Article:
Landmark talks between the Syrian and Turkish defense ministers in Moscow included border security and how Turkey can act jointly against Kurdish militants, Reuters reported, citing a senior Turkish official.
This marks the highest level meeting between the two countries since the start of the Syrian war more than a decade ago.
The rapprochement, which is being encouraged by Russia, a key ally of Syria, could potentially reshape the conflict.
However, challenges include the fate of rebel fighters supported by Turkey and the millions of civilians, many of whom have fled to the Turkish border to escape the Assad government’s rule.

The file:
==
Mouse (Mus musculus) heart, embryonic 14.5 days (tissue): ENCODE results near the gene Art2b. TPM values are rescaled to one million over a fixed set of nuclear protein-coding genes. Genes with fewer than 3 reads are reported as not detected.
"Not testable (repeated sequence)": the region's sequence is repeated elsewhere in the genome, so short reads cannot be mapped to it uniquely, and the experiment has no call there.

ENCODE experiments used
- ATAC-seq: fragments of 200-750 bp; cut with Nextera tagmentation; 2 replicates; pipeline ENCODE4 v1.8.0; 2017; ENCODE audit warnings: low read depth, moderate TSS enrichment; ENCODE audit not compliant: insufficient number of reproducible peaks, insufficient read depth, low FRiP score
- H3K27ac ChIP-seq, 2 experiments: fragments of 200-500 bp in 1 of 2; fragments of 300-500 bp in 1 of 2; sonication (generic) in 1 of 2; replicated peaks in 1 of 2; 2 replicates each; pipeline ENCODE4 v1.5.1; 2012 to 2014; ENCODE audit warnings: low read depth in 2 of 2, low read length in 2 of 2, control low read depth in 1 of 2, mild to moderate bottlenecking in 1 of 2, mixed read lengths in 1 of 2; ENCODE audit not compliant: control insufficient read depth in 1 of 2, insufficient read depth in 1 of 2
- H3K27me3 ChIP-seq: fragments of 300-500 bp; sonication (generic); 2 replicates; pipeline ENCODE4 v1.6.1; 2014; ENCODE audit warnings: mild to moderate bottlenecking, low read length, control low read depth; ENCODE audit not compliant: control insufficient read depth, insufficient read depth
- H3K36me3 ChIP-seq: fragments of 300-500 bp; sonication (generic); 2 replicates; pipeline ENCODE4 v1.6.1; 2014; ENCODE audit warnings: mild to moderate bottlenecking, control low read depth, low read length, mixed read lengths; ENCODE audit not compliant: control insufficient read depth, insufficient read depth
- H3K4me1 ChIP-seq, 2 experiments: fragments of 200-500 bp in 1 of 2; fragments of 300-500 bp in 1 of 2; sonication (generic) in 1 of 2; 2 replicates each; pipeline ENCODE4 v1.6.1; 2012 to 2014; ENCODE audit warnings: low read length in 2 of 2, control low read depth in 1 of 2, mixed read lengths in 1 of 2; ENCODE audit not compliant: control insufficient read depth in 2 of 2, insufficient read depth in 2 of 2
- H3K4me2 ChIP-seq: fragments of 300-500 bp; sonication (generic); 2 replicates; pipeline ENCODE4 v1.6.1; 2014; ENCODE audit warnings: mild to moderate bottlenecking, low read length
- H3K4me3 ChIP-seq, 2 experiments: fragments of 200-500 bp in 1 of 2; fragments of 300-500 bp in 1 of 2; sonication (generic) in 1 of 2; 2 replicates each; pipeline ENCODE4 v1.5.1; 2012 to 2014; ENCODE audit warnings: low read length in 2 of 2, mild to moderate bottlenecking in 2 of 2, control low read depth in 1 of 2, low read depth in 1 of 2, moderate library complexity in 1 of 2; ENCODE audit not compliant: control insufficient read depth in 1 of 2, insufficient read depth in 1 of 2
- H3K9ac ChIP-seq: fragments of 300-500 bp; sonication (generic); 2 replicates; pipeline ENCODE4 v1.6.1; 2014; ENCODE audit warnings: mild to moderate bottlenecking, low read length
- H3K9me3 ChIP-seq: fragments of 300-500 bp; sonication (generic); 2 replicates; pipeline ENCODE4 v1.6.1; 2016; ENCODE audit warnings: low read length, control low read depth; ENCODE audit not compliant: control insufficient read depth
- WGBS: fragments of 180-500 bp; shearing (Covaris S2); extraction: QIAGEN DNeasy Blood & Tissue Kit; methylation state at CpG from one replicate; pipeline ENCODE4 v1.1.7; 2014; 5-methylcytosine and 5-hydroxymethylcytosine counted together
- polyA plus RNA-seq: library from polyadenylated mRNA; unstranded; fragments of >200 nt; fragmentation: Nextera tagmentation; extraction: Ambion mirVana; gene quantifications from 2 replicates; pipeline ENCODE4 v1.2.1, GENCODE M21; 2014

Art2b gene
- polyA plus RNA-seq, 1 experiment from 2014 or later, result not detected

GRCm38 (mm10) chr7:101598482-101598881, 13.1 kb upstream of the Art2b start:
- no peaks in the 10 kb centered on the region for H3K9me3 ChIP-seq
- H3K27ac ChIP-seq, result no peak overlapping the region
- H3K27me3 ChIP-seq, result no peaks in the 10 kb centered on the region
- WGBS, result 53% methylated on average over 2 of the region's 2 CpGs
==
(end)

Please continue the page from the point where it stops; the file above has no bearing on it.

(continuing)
“It was discussed how the Turkish side can act jointly against terrorist organizations such as the YPG [People’s Protection Units] and Daesh [Islamic State in Iraq and the Levant] in order to ensure the territorial integrity of Syria and the fight against terrorism,” Reuters quoted the Turkish official, who spoke on condition of anonymity, as saying.
“It was emphasized that Turkey’s priority is border security.”
The Turkish and Syrian foreign ministers had a brief informal exchange on the sidelines of a regional summit in 2021, and Ankara acknowledged contacts between the intelligence services of the two countries.
In November Turkish President Recep Tayyip Erdoğan said a meeting with Syrian leader Bashar al-Assad was a possibility after diplomatic ties with Damascus were cut during the 11-year conflict.
In mid-December, he indicated that he could meet with Assad after the two countries’ defense and foreign ministers meet.
“We want to take a step as Syria, Turkey and Russia,” he said at the time.